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Maybe it’s time to finally retire the silly cliché, “curiosity killed the cat.” In reality, curiosity solves problems. Newly named IBM Fellow Jing Shyr, a PhD in statistics, constantly thinks about ways to use data to solve problems. From predicting human behavior to help cities provide better services, to building smarter devices, like a vacuum that knows what kind of floor it’s cleaning, Jing asks: “If we have data, then we can find a pattern. So, how can it help solve a problem?”
Jing came to the US from Kaohsiung, Taiwan in 1979 to study statistics at Purdue University. After a brief stint in academia, she joined analytics firm SPSS in Chicago. “I was working on how software could be smart enough to make our work easier.
“Machines can be smarter, and help us make better decisions. And that shouldn’t sound scary. Software should do the grunt work on our data. Today, working with the raw data can take between 70 and 80 percent of the time spent solving a problem. Smarter software should give us a better starting point – and more time – to solve a problem,” Jing said.
Jing saw this battle over time and understanding when she taught people how to use SPSS’s software. The rich data would require a statistician and a data mining expert to understand it. And even those who knew how to crunch the numbers wouldn’t know how to apply the results to the problem they were trying to solve.
“I would teach people how to use our software, but they often couldn’t remember, later. I could feel their pain,” Jing said.
That’s when she came up with the idea for “data scientist in a box”. The software would be the expert, cleaning the data and producing results according to a business problem outlined by the users. Users could even ask the software questions about their business problem to better understand the data.
Then IBM acquired SPSS in 2009.
“I had worked at SPSS for 23 years; was a senior vice president; had built a lab from scratch in China. Did IBM care? I didn’t want to start over!
“So, I decided to find out: what was IBM really doing to improve society? Because that’s what I was trying to do with my work,” Jing said.
She didn’t have to worry. Deepak Advani, IBM’s vice president of business analytics at the time, knew of her work and reached out, helping her step into a Distinguished Engineer’s role (a technical rank second only to IBM Fellow). Others also recognized the promise of her work and began helping build data scientist in a box.
And in 2011 Jing took an opportunity to apply her work to a societal problem as part of an IBM Smarter Cities Challenge tackling Syracuse, New York’s growing number of vacant buildings. The team spent three weeks developing “a property vacancy prediction model” that equipped Mayor Stephanie Miner and the city with an intervention model to prevent, even reverse, neighborhood decline.
All the while, Jing continued to build her data scientist in a box. Finally in 2013, after several versions, several pitches – including two presentations to two different IBM CEOs – and a name change to Analytics Catalyst, it was ready for real world data.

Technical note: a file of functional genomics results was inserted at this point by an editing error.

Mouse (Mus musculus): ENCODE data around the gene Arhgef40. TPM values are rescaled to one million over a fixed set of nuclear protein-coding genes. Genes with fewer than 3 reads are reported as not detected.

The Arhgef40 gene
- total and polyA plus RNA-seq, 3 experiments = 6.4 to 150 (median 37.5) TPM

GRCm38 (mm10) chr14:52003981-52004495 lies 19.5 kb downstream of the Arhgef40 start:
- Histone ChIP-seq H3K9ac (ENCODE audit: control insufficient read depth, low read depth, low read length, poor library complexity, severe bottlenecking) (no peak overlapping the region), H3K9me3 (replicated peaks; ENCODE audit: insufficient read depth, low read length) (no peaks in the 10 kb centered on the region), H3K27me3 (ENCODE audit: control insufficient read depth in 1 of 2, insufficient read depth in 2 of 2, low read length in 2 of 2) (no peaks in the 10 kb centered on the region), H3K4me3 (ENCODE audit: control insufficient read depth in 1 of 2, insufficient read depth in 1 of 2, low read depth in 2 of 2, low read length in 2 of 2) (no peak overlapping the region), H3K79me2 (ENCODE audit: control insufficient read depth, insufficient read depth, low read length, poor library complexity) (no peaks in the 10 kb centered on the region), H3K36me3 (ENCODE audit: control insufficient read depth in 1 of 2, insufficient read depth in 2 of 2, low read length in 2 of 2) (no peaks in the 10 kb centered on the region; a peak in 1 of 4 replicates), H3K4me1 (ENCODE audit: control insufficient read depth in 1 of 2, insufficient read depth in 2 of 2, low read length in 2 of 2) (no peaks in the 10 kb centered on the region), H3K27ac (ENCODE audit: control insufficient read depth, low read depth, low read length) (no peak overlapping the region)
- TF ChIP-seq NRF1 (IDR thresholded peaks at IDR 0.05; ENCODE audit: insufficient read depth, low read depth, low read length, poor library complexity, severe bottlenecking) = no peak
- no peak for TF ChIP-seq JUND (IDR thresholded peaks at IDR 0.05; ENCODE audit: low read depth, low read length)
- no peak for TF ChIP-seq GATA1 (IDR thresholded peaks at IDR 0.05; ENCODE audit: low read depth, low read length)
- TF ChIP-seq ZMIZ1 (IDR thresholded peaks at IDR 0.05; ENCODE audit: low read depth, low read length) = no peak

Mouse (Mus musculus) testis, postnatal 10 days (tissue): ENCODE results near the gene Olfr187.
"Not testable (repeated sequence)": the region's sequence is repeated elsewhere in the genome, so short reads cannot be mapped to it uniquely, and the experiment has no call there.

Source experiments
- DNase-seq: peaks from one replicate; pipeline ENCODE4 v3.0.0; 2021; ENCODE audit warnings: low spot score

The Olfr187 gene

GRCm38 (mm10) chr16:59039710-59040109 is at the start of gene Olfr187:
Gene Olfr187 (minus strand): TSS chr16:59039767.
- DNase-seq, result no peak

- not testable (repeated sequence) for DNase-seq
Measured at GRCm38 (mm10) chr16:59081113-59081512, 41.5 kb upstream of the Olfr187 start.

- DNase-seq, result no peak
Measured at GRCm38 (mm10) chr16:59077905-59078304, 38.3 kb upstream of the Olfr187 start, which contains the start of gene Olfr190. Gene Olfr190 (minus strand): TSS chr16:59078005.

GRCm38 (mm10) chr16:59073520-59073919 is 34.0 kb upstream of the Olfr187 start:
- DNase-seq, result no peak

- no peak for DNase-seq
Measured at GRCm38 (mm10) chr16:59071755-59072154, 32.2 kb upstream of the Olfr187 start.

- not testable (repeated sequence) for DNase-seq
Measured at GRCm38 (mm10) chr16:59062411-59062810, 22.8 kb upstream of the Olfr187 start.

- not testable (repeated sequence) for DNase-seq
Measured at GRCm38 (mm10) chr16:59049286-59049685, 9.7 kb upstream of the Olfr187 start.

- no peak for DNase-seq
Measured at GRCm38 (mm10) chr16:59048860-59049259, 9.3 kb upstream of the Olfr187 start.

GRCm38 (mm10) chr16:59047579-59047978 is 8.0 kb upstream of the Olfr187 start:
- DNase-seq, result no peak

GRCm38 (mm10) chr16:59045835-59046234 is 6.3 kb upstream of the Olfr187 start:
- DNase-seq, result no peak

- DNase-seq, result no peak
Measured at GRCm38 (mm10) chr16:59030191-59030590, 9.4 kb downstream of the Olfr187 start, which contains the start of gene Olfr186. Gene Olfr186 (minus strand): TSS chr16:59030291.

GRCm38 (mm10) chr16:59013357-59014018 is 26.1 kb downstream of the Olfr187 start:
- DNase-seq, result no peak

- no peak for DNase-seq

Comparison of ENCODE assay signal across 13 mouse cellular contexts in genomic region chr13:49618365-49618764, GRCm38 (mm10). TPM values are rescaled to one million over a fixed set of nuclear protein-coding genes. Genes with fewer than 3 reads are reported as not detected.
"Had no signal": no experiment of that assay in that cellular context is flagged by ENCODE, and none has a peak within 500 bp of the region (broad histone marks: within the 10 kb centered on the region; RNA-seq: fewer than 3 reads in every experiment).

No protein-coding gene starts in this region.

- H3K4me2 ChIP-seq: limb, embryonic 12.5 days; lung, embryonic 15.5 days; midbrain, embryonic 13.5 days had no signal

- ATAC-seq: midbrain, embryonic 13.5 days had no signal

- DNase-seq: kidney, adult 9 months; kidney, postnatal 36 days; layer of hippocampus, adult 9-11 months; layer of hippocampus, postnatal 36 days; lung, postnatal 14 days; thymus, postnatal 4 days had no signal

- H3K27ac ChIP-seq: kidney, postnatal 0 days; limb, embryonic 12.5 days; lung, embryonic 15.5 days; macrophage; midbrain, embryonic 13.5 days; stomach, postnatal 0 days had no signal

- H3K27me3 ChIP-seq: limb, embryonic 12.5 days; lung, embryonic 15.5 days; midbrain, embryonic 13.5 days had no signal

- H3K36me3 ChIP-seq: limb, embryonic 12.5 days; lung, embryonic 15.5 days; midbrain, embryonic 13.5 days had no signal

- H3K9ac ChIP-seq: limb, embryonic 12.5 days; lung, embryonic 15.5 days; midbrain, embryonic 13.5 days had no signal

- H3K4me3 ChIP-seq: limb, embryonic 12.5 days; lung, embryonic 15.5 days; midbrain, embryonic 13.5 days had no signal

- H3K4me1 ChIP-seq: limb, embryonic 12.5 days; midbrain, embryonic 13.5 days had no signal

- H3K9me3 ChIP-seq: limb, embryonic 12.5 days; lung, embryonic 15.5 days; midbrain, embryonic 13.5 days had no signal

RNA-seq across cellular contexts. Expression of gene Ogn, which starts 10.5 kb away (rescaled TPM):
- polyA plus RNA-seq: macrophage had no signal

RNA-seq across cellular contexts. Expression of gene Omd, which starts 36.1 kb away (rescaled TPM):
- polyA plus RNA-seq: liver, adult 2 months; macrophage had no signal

“I ran the same data from the Smarter Cities challenge through Analytics Catalyst in three minutes! What we analyzed and agonized over for three weeks was complete in 180 seconds,” Jing said. The 16 patents worth of innovative statistical algorithms have already led to new modeling and data preparation for distributed and high performance systems, and are the foundation of IBM’s predictive everywhere analytics tools.
Jing now takes her idea of smarter software to universities. She helps develop curriculum to equip budding data scientists – and their professors – with skills they’ll need outside the classroom. From revamping tests to creating joint academic and business projects, she sees the next generation of data scientists using smarter software to solve entirely new problems (or maybe that age-old problem of vacuum cleaners recognizing carpet, versus tile).
Dr. Jing Shyr in her own words…
What was the best advice you’ve ever received?
It was from my mom. Even with our culture saying that women should be in a support role to their families, she always told me to have something that defined myself. That I could have my own thoughts about how I can do something – make something better. To find out what I can do and accomplish it. That’s good advice for anyone!
What does it mean to be named an IBM Fellow?
The title won’t change what I do. It matters, but it’s about the work. And I do think it could help me gain more support for my dream of smarter software.
Where do your best ideas come from?
When I was younger, I would be consumed by a problem until I solved it. Sometimes I would solve the problem while I was asleep or in the shower. Today, I’m inspired by the interaction with others. Maybe it’s a discussion at a conference in Hong Kong. Or maybe it’s meeting with colleagues. That interaction always spurs an idea.
What do you like to do when you’re not solving a problem?
If I need to get my mind off work, I watch crime or mystery shows like Criminal Minds, CSI, or 20/20. I still want to see how a problem gets solved.
What was the last book you read?
I just finished Outliers by Malcolm Gladwell.
What is on your iPod right now?
All kinds of different music. I have some Chinese traditional music. But I also have some Josh Groban and Adele, even some Bee Gees. When I travel, I like to listen to what I’m comfortable with – it’s like comfort food for my ears.